Tony Yayo: Yeah, but I remember being in the studio with Destiny’s Child, and Beyonce and the whole group was big at the time too. We had about 80 niggas from Queens and about another 80 from Brooklyn, and Tone and Poke came in like, “You can’t thug these girls out.” It was just amazing, because you know how big Beyonce is now.
On “Fuck The Police”
DX: Outside of your own experiences with the prison-industrial complex, what does it take to make people understand that you saying, “Fuck the police” isn’t just misdirected animosity? There’s a historical context of bad relationships between law enforcement and people of color.
Tony Yayo: Sometimes you can get frustrated with Hip Hop Police and just police in general. There’s racial profiling and just being a black man in this society. People might see you with a fitted on and your pants low or whatever, and they automatically think you’re going to rob them or do something. I live in a real nice neighborhood, and sometimes when I come around, that happens. I remember being at the gas station, and I got profiled by a guy like, “What are you doing here? Why do you drive that car?” I’ve lived in the neighborhood for over 11 years. It’s something you have to deal with.
With the Hip Hop Police, my issue with them is, there’s a lot of stuff behind the scenes. They’ll say, “No G-Unit. No Dipset.” That stops me from eating from the clubs. I could have three or four clubs booked in New York, and the Hip Hop Police have the power to shut that down. They could tell the promoter, “We don’t want you to book this guy. We feel like he’s gonna be a problem.” A lot of people don’t know that.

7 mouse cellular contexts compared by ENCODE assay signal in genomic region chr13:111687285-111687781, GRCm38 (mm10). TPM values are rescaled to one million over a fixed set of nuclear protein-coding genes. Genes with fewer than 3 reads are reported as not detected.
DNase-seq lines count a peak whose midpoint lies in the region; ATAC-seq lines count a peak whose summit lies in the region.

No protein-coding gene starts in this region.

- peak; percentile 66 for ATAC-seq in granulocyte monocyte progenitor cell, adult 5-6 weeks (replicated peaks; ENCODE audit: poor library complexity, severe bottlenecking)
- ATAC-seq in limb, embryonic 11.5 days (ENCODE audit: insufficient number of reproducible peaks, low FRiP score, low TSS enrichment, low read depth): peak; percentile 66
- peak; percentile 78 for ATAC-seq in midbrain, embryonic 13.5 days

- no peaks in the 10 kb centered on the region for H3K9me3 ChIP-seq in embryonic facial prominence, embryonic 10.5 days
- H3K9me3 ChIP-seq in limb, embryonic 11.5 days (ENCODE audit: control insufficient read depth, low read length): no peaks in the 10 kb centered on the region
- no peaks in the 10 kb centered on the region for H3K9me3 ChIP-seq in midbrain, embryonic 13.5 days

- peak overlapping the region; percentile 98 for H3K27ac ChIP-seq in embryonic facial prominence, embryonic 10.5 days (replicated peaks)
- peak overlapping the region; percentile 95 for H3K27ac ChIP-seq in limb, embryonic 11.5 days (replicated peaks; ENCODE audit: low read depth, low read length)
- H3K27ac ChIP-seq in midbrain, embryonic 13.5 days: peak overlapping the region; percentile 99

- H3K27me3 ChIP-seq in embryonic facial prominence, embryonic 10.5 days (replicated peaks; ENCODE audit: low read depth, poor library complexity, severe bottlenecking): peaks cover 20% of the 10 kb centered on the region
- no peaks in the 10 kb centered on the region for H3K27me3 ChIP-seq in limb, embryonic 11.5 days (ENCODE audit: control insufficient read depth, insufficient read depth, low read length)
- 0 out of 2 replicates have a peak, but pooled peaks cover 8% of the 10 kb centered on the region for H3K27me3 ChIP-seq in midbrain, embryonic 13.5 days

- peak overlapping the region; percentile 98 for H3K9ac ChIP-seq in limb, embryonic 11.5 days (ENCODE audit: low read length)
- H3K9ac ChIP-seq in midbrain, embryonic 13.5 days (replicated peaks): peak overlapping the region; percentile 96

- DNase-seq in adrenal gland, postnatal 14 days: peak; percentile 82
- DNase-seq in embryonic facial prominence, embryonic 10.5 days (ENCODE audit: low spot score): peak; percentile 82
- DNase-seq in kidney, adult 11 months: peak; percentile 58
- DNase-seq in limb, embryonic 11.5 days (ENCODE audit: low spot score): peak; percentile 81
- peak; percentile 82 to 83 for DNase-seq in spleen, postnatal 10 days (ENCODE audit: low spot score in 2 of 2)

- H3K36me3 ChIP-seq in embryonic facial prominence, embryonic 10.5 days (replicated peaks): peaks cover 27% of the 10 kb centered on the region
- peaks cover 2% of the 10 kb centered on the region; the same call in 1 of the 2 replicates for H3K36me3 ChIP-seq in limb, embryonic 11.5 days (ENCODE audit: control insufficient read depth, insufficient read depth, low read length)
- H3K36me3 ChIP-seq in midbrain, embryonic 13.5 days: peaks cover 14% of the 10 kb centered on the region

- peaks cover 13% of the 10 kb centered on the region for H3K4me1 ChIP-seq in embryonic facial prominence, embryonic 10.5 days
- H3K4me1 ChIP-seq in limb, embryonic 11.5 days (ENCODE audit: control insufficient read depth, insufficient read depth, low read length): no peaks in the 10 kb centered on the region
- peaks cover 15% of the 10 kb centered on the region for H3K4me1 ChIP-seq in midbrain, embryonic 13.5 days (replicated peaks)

From being a youngster until now, there’s never been any positive interactions with the police. It’s always been, “Get out the car!” Then you’re like, “What the fuck?” because you have guns drawn on you. I’ve never met a good cop. That’s why I always stick by saying, “Fuck the police.” I’m gonna say it until the day I die. I’m not going to say it’s every cop, but they put it on themselves. I’ve run into cops that have been fans, so I can’t say fuck every cop. But fuck the cops that’s on some bullshit.
Young Buck: Man, fuck the police.
Tony Yayo: Remember when we ran into those two cops outside the hotel that wanted to take pictures with us? They said they were fans for years. So I see the other side of it too. Not every cop is on that shit, so sometimes I do get carried away when I be like, “Fuck all police.”
Young Buck: Yay is absolutely right. I know some individuals from my hood that are actually police officers now. They not fucked up. They do their job. But it’s something to think about before you decide to say, “I’m gonna be a police officer when I grow up.” It’s just like you gotta think about when you say, “I’m gonna be a rapper when I grow up.” Be careful what you sign up for. Know exactly what you’re signing up for. That goes for anything—whether you’re a dope dealer or anything else. Make sure you’re fully aware of what comes along with the job. That’s it.
Tony Yayo: Right. Police gotta find people to be the face of police. Like Buck said, he knows people from his hood that are good police. They’re not fucked up. But police got a bad rep out here.